Think of all the great heroes, past or present, that you admire. They are people just like us. If you research their life, you will find that they have problems and encountered difficulties just like us. In fact, they probably had even more difficulties than most people. But they were able to push through. If they can do it, so can we.



Viktor E. Frankl went through hell in the Nazi concentration camps. Most of us probably won't go through anywhere near as much suffering or torture as he did. But he said,

“Everything can be taken from a man but one thing: the last of the human freedoms—to choose one’s attitude in any given set of circumstances, to choose one’s own way.”

In other words, our ability to choose how we behave and respond to our circumstances can never be taken away from us, and that's the key to greatness. That is what we should build our confidence on. As long as we continue to believe in ourselves, we will persevere. And as long as we persevere, we will eventually break through.

A great example is Thomas Edison. He failed a thousand times before he finally successfully invented the lightbulb. Another example is Bill Gates. His first company crumbled, and his first product demo didn't even work. He went on to create Microsoft. One more example is J.K. Rowling. When she wrote her first manuscript for Harry Potter, she was rejected by twelve publishers! She went on to create the Harry Potter empire. They are all human just like us. We will make mistakes and fail just like them. But just like them, we can achieve any goal as long as we believe in ourselves and never give up.


2: Re-Train Your Thoughts

Marcus Aurelius also said,

"The things you think about determine the quality of your mind. Your soul takes on the color of your thoughts."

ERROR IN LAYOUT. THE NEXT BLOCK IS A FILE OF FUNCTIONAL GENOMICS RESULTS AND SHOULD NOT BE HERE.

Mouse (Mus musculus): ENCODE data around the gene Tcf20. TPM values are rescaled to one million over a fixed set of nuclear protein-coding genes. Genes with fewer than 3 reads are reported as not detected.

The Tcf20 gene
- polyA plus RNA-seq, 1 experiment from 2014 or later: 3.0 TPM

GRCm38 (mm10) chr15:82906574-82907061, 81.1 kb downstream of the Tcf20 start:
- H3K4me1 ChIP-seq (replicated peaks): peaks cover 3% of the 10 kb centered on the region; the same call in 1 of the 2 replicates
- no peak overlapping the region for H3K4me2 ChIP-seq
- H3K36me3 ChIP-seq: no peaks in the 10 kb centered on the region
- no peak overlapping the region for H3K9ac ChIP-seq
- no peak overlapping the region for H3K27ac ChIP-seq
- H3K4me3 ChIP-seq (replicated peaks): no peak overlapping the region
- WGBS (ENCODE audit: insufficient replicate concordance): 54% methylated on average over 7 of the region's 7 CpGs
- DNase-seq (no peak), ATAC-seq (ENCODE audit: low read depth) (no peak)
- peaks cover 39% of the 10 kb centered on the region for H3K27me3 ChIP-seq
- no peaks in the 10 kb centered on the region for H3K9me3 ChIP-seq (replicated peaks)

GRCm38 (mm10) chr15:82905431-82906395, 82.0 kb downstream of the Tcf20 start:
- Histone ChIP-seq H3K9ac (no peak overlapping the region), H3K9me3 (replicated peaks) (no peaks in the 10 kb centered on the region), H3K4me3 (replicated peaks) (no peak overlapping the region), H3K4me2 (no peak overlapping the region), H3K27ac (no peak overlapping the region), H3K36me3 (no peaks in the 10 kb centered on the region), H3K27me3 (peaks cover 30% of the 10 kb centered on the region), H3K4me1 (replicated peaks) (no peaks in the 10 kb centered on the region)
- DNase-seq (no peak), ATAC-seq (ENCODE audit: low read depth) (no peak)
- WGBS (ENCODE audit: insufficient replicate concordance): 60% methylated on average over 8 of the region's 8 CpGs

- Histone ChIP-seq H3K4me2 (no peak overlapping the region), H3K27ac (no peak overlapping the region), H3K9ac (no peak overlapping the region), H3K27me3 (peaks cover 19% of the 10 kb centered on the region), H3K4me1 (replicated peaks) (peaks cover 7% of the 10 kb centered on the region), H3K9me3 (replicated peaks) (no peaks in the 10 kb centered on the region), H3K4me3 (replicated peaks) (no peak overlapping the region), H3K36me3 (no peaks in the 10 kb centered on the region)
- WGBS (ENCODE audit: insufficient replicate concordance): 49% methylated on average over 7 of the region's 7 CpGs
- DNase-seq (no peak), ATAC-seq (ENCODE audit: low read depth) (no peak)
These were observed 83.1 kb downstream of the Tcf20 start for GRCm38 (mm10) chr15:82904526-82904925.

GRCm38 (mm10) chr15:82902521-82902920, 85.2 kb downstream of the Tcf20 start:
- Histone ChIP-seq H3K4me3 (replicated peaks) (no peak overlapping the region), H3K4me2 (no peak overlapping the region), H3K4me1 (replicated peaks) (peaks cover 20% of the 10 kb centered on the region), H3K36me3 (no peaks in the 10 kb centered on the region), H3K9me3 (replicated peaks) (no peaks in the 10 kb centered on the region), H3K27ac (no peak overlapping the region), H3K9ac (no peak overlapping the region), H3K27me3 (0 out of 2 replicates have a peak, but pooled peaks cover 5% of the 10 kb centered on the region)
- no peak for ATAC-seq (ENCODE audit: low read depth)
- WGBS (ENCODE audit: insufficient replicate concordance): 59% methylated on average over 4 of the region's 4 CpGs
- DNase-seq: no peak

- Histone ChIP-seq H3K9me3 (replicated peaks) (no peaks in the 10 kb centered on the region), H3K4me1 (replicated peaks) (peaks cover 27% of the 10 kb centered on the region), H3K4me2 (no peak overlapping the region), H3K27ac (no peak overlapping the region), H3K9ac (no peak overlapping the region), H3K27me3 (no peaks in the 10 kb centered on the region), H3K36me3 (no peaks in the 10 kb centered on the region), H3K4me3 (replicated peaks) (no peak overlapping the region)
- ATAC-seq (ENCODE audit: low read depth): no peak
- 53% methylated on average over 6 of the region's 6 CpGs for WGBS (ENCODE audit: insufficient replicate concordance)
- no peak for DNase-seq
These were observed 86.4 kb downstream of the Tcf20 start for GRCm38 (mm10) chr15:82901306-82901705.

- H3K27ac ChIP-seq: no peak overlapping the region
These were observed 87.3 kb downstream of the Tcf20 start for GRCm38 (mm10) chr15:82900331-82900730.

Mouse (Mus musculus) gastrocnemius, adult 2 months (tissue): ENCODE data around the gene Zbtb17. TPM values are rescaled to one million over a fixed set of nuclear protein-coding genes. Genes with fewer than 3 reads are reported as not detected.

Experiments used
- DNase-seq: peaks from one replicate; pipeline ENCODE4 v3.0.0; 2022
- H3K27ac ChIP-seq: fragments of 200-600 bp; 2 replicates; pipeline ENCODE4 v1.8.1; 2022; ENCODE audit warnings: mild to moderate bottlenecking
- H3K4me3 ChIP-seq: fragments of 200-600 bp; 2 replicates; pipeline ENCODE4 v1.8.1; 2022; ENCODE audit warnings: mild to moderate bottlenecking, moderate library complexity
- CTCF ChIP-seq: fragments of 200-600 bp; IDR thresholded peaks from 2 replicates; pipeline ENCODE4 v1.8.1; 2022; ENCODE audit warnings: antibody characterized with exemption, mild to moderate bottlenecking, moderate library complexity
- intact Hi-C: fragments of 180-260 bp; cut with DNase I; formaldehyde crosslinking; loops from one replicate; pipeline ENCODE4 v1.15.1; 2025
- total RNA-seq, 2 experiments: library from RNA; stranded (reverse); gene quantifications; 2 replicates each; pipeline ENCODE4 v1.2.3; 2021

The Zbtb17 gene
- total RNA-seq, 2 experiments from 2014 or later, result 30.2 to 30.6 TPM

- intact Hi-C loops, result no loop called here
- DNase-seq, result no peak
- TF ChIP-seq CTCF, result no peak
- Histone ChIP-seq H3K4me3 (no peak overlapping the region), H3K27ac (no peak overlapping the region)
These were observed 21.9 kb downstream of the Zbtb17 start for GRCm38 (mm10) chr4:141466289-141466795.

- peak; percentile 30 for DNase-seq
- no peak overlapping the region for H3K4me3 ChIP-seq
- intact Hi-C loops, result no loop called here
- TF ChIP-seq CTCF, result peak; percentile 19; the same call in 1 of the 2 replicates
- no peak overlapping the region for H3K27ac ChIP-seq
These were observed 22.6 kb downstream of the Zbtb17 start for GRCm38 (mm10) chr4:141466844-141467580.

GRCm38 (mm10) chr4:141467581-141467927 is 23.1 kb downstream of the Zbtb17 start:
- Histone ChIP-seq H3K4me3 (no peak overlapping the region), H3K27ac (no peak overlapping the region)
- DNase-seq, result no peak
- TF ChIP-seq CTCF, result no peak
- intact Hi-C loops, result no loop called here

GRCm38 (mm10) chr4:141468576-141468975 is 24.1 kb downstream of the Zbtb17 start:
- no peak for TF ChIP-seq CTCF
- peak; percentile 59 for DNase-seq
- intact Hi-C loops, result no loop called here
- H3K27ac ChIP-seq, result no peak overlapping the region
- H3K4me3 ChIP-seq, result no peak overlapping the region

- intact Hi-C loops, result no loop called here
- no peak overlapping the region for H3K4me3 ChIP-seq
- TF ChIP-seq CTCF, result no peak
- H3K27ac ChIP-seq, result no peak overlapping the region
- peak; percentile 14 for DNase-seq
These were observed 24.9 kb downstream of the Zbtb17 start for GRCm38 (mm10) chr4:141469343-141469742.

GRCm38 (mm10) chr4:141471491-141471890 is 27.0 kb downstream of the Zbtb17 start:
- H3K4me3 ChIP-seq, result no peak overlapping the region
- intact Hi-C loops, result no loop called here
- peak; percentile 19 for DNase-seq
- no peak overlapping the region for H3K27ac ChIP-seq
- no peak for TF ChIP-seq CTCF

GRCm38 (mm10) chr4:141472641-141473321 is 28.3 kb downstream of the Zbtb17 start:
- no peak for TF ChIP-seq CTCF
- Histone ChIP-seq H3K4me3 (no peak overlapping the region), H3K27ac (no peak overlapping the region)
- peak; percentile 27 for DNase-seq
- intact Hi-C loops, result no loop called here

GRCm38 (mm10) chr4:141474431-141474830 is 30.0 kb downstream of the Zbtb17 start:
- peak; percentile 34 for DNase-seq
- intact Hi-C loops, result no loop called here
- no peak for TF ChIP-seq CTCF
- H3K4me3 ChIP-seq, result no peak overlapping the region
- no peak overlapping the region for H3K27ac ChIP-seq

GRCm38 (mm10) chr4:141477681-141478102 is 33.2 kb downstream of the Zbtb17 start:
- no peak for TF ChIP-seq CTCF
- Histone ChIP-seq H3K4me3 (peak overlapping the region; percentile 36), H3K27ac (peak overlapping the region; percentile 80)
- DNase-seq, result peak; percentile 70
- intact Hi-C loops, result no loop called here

Ultimately, our thought patterns are a habit, and like any habit, they can be un-learned and re-trained. When we doubt ourselves, we have thoughts like,

  • I can't do that.

  • That's too hard for me.

  • Other people can do that. I can't do that.

  • I'm so dumb. I'm such a failure.

We need to train ourselves to be sensitive to our thoughts, to catch these sinister thoughts, and then dispel them with proper thoughts.

Liao Fan's Four Lessons goes into detail about habit change, and a great teaching from the book is,

"When proper thoughts arise, improper thoughts will naturally be unable to pollute the mind."

To give an analogy, our improper thoughts, such as self-doubt, are like thieves. They are in the wrong from the very beginning, so they don't dare to be tested in court. Our proper thoughts are like police. When the police arrive, all the thieves scramble to hide or run away.



When we start to doubt ourselves, we can think:

  • I can do anything I set my mind to, just like Thomas Edison. I might not succeed overnight, but I can definitely succeed through perseverance.

  • Have I ever done anything challenging in the past? If I overcame difficulty before, I can do it again.

  • People with human DNA have done harder things than this. I have human DNA too, I can definitely do it. It might be hard at the beginning, but my ability will increase with training.